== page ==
The long-circulation liposomes according to the present invention have a circulation half life of at least 6 hours, the circulation half life being defined as the time at which the second linear phase of the logarithmic liposomal clearance profile reaches 50% of its initial concentration, which is the extrapolated plasma concentration at t=0.
The particle size of the liposomes is an important feature, which was demonstrated by the fact that administration of a water soluble corticosteroid, such as prednisolone disodium phosphate, in PEG-liposomes, having a mean particle diameter >500 nm, did not result in a significant decrease of paw inflammation in the rat adjuvant arthritis model.
A water soluble corticosteroid in accordance with the present invention is a compound which is soluble 1 in ≦10 (w/v), as assessed in water or water buffered at physiologic values, e.g. at pH>6.0, at a temperature between 15° and 25° C.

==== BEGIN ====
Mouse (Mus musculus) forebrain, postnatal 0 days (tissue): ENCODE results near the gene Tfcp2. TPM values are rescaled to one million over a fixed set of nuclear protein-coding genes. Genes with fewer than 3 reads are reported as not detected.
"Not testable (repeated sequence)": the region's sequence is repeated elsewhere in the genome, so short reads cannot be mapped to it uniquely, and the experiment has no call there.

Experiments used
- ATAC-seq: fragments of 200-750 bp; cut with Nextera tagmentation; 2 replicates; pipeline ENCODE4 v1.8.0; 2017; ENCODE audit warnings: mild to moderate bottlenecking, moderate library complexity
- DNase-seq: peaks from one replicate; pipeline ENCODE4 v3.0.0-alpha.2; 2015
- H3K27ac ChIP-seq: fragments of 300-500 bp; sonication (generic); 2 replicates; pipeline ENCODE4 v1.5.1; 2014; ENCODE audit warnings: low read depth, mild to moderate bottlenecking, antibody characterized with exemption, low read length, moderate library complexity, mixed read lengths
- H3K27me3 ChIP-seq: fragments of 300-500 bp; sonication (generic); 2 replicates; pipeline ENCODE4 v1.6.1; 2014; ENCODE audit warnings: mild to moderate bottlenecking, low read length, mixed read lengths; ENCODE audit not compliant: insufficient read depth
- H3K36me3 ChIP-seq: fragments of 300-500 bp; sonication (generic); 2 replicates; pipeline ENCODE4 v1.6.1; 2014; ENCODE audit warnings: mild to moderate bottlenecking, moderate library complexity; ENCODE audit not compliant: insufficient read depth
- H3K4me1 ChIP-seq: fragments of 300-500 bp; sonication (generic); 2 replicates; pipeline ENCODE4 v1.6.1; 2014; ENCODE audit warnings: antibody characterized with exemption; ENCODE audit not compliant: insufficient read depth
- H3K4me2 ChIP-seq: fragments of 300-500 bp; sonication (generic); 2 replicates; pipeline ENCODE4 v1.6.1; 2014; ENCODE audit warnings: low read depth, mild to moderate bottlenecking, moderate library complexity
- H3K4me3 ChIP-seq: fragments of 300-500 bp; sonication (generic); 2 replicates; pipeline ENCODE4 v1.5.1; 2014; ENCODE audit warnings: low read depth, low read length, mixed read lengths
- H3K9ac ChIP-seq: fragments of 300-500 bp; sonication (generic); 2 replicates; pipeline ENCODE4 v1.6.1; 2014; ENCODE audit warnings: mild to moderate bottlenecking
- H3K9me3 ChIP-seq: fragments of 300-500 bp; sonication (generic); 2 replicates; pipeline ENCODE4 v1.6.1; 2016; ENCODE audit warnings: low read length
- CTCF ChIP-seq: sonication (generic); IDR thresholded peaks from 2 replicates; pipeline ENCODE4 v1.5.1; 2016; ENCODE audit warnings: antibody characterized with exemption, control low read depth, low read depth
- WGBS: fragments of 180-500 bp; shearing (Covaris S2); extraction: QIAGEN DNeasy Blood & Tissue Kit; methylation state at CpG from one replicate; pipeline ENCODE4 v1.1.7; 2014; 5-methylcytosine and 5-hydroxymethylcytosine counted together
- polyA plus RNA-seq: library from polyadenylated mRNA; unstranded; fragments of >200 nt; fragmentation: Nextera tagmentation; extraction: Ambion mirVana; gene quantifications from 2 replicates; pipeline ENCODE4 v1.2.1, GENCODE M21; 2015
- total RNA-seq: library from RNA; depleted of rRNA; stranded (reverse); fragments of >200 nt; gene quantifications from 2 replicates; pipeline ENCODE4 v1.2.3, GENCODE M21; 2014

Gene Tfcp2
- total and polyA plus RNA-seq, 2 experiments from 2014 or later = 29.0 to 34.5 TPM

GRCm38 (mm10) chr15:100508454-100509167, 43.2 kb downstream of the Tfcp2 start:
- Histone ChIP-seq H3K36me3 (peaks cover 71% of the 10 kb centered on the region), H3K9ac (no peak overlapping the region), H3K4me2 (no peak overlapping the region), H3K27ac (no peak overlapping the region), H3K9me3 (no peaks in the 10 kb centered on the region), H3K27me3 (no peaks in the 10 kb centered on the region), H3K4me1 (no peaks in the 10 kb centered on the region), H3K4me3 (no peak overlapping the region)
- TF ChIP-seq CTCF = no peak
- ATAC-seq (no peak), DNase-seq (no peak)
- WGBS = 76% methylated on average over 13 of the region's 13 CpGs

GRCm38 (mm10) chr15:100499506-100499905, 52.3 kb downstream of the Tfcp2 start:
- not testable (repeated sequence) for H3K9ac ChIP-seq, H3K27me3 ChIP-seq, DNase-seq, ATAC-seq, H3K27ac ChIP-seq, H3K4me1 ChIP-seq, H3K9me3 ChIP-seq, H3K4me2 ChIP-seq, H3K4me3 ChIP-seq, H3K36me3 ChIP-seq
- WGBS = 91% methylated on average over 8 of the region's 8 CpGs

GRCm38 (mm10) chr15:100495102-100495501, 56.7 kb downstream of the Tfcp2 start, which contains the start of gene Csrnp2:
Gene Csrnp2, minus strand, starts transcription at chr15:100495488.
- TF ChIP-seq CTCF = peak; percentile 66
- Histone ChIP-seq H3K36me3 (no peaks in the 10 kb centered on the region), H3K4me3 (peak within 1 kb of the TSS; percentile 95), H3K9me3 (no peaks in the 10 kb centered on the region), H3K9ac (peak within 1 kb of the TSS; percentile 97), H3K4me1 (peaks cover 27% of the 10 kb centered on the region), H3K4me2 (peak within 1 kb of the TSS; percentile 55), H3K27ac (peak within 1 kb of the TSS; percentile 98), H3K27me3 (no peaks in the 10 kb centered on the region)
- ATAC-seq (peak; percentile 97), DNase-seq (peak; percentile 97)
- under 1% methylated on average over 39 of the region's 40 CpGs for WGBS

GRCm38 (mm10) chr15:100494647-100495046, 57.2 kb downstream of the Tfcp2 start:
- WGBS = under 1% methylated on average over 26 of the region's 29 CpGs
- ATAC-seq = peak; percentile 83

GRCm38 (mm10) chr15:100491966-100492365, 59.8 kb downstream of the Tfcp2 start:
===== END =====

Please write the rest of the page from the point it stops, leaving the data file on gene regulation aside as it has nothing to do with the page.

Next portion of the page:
Water soluble corticosteroids which can be advantageously used in accordance with the present invention are alkali metal and ammonium salts prepared from corticosteroids, having a free hydroxyl group, and organic acids, such as (C2-C12) aliphatic saturated and unsaturated dicarbonic acids, and inorganic acids, such as phosphoric acid and sulfuric acid. Also, acid addition salts of corticosteroids can advantageously be encapsulated in the long-circulating PEG-liposomes. If more than one group in the corticosteroid molecule is available for salt formation, mono- as well as di-salts may be useful. As alkaline metal salts, the potassium and sodium salts are preferred. Also, other positively or negatively charged derivatives of corticosteroids can be used. Specific examples of water soluble corticosteroids are betamethasone sodium phosphate, desonide sodium phosphate, dexamethasone sodium phosphate, hydrocortisone sodium phosphate, hydrocortisone sodium succinate, methylprednisolone disodium phosphate, methylprednisolone sodium succinate, prednisolone sodium phosphate, prednisolone sodium succinate, prednisolanate hydrochloride, prednisone phosphate, triamcinolone acetonide disodium phosphate and triamcinolone acetonide dipotassium phosphate.